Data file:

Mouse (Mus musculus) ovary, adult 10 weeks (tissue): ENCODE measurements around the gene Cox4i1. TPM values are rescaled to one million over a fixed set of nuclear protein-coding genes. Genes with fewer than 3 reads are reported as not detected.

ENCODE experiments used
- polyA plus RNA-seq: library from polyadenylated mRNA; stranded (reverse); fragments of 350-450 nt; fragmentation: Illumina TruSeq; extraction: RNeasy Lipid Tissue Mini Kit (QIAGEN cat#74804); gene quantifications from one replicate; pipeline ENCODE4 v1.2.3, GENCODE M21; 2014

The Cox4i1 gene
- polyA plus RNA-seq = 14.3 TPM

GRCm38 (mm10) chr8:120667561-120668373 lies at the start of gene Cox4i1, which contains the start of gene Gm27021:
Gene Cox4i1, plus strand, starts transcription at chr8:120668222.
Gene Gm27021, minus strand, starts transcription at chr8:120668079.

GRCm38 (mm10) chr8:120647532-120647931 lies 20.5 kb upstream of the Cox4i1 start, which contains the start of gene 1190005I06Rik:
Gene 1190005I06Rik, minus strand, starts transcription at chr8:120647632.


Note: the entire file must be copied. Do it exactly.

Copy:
Mouse (Mus musculus) ovary, adult 10 weeks (tissue): ENCODE measurements around the gene Cox4i1. TPM values are rescaled to one million over a fixed set of nuclear protein-coding genes. Genes with fewer than 3 reads are reported as not detected.

ENCODE experiments used
- polyA plus RNA-seq: library from polyadenylated mRNA; stranded (reverse); fragments of 350-450 nt; fragmentation: Illumina TruSeq; extraction: RNeasy Lipid Tissue Mini Kit (QIAGEN cat#74804); gene quantifications from one replicate; pipeline ENCODE4 v1.2.3, GENCODE M21; 2014

The Cox4i1 gene
- polyA plus RNA-seq = 14.3 TPM

GRCm38 (mm10) chr8:120667561-120668373 lies at the start of gene Cox4i1, which contains the start of gene Gm27021:
Gene Cox4i1, plus strand, starts transcription at chr8:120668222.
Gene Gm27021, minus strand, starts transcription at chr8:120668079.

GRCm38 (mm10) chr8:120647532-120647931 lies 20.5 kb upstream of the Cox4i1 start, which contains the start of gene 1190005I06Rik:
Gene 1190005I06Rik, minus strand, starts transcription at chr8:120647632.